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The Public Service Loan Forgiveness (PSLF) program offers a unique opportunity for eligible government and not-for-profit workers to get their federal student loans forgiven. That said, the program has some complexities, so it's important to know how it works to determine whether you qualify and to ensure you get credit for your efforts. Here's what you need to know.
How Does Public Service Loan Forgiveness Work?
The PSLF program was created by Congress in 2007 to encourage Americans to enter public service careers after college graduation. Eligible workers who have federal student loans may be able to get their balance forgiven after making 120 qualifying on-time payments and meeting other criteria.
In 2022, the federal government announced changes to the program to make it easier for eligible borrowers to get approved for discharge—those changes will go into effect on July 1, 2023. If approved, the forgiven amount will not be considered taxable income.
As of January 2023, more than 388,000 federal loan borrowers have received an average of $68,707 in forgiveness through the program, according to the Department of Education.
Who Is Eligible for Public Service Loan Forgiveness?
To qualify for the PSLF program, you'll need to meet a handful of requirements. Here's a quick summary of what to expect:
- Be a public service employee: You must work for a federal (including the military), state, local or tribal government, or for an eligible not-for-profit organization.
- Work full time: You must meet your employer's definition of full-time work or work at least 30 hours per week, whichever is greater. If you have more than one qualifying part-time job, you can combine your hours worked at both jobs.
- Have eligible loans: Only federal direct loans are eligible for the program. However, if you have Perkins loans or Federal Family Education Loans, you can consolidate them with the direct loan consolidation program, making them eligible. Note, however, that only payments made on the new consolidated loan currently count toward the payment requirement.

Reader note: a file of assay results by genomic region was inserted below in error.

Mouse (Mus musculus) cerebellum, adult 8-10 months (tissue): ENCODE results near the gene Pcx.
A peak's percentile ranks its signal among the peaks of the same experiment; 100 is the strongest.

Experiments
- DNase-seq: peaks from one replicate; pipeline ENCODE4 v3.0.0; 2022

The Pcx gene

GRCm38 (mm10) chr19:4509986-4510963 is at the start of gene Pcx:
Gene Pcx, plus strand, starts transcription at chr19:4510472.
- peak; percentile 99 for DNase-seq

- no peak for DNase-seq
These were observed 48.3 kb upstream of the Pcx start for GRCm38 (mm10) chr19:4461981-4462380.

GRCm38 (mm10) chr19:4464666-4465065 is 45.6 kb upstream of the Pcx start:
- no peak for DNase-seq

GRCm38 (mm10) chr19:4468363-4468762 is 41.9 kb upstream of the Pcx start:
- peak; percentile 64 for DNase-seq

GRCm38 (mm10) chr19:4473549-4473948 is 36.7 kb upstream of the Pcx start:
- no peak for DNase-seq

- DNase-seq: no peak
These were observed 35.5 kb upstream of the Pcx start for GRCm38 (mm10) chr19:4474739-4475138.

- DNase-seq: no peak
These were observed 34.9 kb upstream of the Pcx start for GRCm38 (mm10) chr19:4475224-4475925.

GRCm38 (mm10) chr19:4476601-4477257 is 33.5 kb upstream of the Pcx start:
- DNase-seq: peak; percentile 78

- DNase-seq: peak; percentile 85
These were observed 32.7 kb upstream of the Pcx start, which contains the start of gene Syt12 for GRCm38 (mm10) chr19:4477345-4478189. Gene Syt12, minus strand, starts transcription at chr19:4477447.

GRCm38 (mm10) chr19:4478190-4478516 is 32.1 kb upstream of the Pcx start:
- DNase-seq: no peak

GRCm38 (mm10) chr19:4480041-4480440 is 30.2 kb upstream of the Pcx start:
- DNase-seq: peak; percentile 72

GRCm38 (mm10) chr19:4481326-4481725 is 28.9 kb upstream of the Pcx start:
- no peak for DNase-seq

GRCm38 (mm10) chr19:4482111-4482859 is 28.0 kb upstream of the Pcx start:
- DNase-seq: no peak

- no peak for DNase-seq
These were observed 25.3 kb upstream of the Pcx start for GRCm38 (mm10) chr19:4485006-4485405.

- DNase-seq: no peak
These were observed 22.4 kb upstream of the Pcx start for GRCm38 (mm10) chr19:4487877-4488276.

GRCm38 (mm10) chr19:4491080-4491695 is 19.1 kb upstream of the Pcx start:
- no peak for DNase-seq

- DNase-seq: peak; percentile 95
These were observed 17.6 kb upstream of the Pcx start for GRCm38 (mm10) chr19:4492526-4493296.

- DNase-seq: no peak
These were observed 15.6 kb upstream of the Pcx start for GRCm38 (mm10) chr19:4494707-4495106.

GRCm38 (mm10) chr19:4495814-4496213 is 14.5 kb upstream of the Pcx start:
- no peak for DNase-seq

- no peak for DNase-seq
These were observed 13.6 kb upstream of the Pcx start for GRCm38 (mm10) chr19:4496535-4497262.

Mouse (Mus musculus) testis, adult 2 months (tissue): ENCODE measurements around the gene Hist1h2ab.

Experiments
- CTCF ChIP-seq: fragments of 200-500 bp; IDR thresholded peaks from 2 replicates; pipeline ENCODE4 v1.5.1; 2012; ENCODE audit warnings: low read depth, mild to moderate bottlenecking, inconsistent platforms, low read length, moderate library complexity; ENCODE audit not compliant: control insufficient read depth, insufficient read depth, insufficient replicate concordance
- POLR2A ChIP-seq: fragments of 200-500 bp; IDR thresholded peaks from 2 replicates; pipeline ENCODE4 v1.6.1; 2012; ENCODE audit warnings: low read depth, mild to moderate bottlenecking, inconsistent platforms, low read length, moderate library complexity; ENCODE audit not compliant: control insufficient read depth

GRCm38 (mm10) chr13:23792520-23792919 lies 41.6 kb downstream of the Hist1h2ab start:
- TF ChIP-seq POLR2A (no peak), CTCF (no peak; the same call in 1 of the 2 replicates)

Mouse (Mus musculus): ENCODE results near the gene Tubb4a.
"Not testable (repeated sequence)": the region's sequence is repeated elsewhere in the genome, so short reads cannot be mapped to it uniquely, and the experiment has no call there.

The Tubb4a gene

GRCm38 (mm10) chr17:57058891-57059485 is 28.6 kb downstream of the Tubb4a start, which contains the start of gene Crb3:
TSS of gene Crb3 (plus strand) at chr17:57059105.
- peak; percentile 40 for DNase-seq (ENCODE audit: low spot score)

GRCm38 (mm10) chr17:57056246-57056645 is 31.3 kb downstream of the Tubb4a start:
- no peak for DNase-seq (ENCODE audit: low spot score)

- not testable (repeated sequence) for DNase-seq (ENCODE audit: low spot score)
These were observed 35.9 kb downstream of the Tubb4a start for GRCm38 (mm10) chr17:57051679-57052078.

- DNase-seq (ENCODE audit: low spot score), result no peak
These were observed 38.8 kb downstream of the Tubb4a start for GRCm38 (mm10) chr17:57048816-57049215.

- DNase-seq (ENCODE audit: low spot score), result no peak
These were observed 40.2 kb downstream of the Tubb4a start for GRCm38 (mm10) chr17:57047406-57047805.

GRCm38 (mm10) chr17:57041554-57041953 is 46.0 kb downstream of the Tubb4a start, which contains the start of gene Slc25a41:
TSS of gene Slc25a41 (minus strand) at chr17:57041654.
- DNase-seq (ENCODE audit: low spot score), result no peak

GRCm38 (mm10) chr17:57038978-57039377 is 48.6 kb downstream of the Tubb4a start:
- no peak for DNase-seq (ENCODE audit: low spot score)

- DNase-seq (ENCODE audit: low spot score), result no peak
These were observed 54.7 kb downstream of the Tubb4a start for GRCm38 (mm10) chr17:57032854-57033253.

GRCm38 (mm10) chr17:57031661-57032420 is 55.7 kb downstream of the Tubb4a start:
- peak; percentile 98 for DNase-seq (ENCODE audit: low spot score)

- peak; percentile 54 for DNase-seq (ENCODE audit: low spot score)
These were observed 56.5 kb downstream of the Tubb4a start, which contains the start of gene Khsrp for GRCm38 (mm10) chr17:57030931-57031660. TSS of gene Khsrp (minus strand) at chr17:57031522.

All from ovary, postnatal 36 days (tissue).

- Be on an income-driven repayment plan: Because the standard repayment plan is 10 years, you may end up paying off all of your debt before you can qualify for forgiveness. As a result, it's recommended that you switch to an income-driven repayment plan.
- Make 120 qualifying monthly payments: You'll need to make 120 qualifying on-time monthly payments. Keep in mind that you can't speed up the process if you make larger payments—they must be 120 separate monthly obligations. However, if you're in the Peace Corps or AmeriCorps, you can use your Segal Education Award or Peace Corps transition payment to make a single lump-sum payment that can count for up to 12 qualifying payments.
Upcoming Changes to the PSLF Program
In 2022, the Department of Education announced permanent changes to the PSLF program that will go into effect on July 1, 2023.
More Payments Qualify
All payments made by eligible borrowers will count, even if they're late or in a lump sum. Currently, you need to make a payment within 15 days of the due date for it to qualify.
Certain Forbearances and Deferments Will Count
Additionally, the federal government will count certain periods of forbearance and deferment toward an eligible borrower's payment count, including:
- Cancer treatment deferment
- Military service deferment
- Post active-duty student deferment
- Economic hardship deferment, which includes service in the Peace Corps
- AmeriCorps and National Guard service forbearances
- U.S. Department of Defense Student Loan Repayment Program forbearance
- Administrative or mandatory administrative forbearances